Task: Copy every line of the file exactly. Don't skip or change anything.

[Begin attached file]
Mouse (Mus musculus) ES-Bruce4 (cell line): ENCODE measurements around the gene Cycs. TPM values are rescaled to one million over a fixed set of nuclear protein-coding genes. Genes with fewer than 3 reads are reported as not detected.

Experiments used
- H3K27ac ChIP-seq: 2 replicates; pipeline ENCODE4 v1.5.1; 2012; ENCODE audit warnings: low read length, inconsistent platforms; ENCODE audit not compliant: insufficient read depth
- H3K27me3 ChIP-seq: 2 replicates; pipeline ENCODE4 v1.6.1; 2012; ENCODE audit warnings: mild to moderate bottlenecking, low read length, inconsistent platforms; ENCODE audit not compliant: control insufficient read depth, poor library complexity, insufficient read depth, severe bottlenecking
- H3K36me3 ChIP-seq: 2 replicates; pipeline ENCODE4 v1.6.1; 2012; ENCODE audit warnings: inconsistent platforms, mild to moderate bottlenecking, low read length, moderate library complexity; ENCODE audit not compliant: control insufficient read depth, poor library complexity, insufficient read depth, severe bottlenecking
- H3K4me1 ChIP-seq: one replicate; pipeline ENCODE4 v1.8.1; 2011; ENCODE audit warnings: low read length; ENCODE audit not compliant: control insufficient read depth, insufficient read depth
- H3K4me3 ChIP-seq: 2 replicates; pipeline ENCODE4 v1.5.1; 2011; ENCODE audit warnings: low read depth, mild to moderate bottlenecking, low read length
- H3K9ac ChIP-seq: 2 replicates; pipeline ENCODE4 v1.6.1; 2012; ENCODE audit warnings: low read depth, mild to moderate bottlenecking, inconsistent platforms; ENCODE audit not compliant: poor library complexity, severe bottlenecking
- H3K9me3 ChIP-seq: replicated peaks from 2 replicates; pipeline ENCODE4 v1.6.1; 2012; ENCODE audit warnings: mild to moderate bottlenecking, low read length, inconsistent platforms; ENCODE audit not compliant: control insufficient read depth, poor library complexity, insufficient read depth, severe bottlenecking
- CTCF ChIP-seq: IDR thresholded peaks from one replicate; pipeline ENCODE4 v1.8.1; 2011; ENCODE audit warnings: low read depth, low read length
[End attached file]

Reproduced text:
Mouse (Mus musculus) ES-Bruce4 (cell line): ENCODE measurements around the gene Cycs. TPM values are rescaled to one million over a fixed set of nuclear protein-coding genes. Genes with fewer than 3 reads are reported as not detected.

Experiments used
- H3K27ac ChIP-seq: 2 replicates; pipeline ENCODE4 v1.5.1; 2012; ENCODE audit warnings: low read length, inconsistent platforms; ENCODE audit not compliant: insufficient read depth
- H3K27me3 ChIP-seq: 2 replicates; pipeline ENCODE4 v1.6.1; 2012; ENCODE audit warnings: mild to moderate bottlenecking, low read length, inconsistent platforms; ENCODE audit not compliant: control insufficient read depth, poor library complexity, insufficient read depth, severe bottlenecking
- H3K36me3 ChIP-seq: 2 replicates; pipeline ENCODE4 v1.6.1; 2012; ENCODE audit warnings: inconsistent platforms, mild to moderate bottlenecking, low read length, moderate library complexity; ENCODE audit not compliant: control insufficient read depth, poor library complexity, insufficient read depth, severe bottlenecking
- H3K4me1 ChIP-seq: one replicate; pipeline ENCODE4 v1.8.1; 2011; ENCODE audit warnings: low read length; ENCODE audit not compliant: control insufficient read depth, insufficient read depth
- H3K4me3 ChIP-seq: 2 replicates; pipeline ENCODE4 v1.5.1; 2011; ENCODE audit warnings: low read depth, mild to moderate bottlenecking, low read length
- H3K9ac ChIP-seq: 2 replicates; pipeline ENCODE4 v1.6.1; 2012; ENCODE audit warnings: low read depth, mild to moderate bottlenecking, inconsistent platforms; ENCODE audit not compliant: poor library complexity, severe bottlenecking
- H3K9me3 ChIP-seq: replicated peaks from 2 replicates; pipeline ENCODE4 v1.6.1; 2012; ENCODE audit warnings: mild to moderate bottlenecking, low read length, inconsistent platforms; ENCODE audit not compliant: control insufficient read depth, poor library complexity, insufficient read depth, severe bottlenecking
- CTCF ChIP-seq: IDR thresholded peaks from one replicate; pipeline ENCODE4 v1.8.1; 2011; ENCODE audit warnings: low read depth, low read length